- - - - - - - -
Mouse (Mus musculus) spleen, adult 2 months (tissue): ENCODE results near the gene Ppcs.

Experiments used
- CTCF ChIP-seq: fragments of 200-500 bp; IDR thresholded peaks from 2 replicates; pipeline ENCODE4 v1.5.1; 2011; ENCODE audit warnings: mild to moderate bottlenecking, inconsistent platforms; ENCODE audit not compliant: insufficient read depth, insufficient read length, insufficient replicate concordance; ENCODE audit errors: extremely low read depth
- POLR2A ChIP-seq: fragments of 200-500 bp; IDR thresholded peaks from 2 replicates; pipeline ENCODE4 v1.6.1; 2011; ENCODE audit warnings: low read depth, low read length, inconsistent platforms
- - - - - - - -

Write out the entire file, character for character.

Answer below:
Mouse (Mus musculus) spleen, adult 2 months (tissue): ENCODE results near the gene Ppcs.

Experiments used
- CTCF ChIP-seq: fragments of 200-500 bp; IDR thresholded peaks from 2 replicates; pipeline ENCODE4 v1.5.1; 2011; ENCODE audit warnings: mild to moderate bottlenecking, inconsistent platforms; ENCODE audit not compliant: insufficient read depth, insufficient read length, insufficient replicate concordance; ENCODE audit errors: extremely low read depth
- POLR2A ChIP-seq: fragments of 200-500 bp; IDR thresholded peaks from 2 replicates; pipeline ENCODE4 v1.6.1; 2011; ENCODE audit warnings: low read depth, low read length, inconsistent platforms